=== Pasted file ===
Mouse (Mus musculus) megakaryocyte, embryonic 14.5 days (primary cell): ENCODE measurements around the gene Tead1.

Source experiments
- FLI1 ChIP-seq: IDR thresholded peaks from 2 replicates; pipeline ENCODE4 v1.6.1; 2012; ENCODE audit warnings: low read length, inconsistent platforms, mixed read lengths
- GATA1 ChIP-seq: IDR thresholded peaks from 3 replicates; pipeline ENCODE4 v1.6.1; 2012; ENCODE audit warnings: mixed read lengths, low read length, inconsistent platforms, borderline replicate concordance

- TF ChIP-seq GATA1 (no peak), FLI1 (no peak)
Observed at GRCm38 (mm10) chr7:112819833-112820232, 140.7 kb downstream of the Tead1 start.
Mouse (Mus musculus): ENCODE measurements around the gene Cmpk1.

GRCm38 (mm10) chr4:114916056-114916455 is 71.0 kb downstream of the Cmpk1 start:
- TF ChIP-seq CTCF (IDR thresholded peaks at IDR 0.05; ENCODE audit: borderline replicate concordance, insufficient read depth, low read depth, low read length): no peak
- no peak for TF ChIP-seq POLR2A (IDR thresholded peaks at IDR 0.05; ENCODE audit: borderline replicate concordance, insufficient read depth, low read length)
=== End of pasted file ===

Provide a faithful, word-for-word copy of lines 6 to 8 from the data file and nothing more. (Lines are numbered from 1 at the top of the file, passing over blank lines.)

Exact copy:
Observed at GRCm38 (mm10) chr7:112819833-112820232, 140.7 kb downstream of the Tead1 start.
Mouse (Mus musculus): ENCODE measurements around the gene Cmpk1.

GRCm38 (mm10) chr4:114916056-114916455 is 71.0 kb downstream of the Cmpk1 start: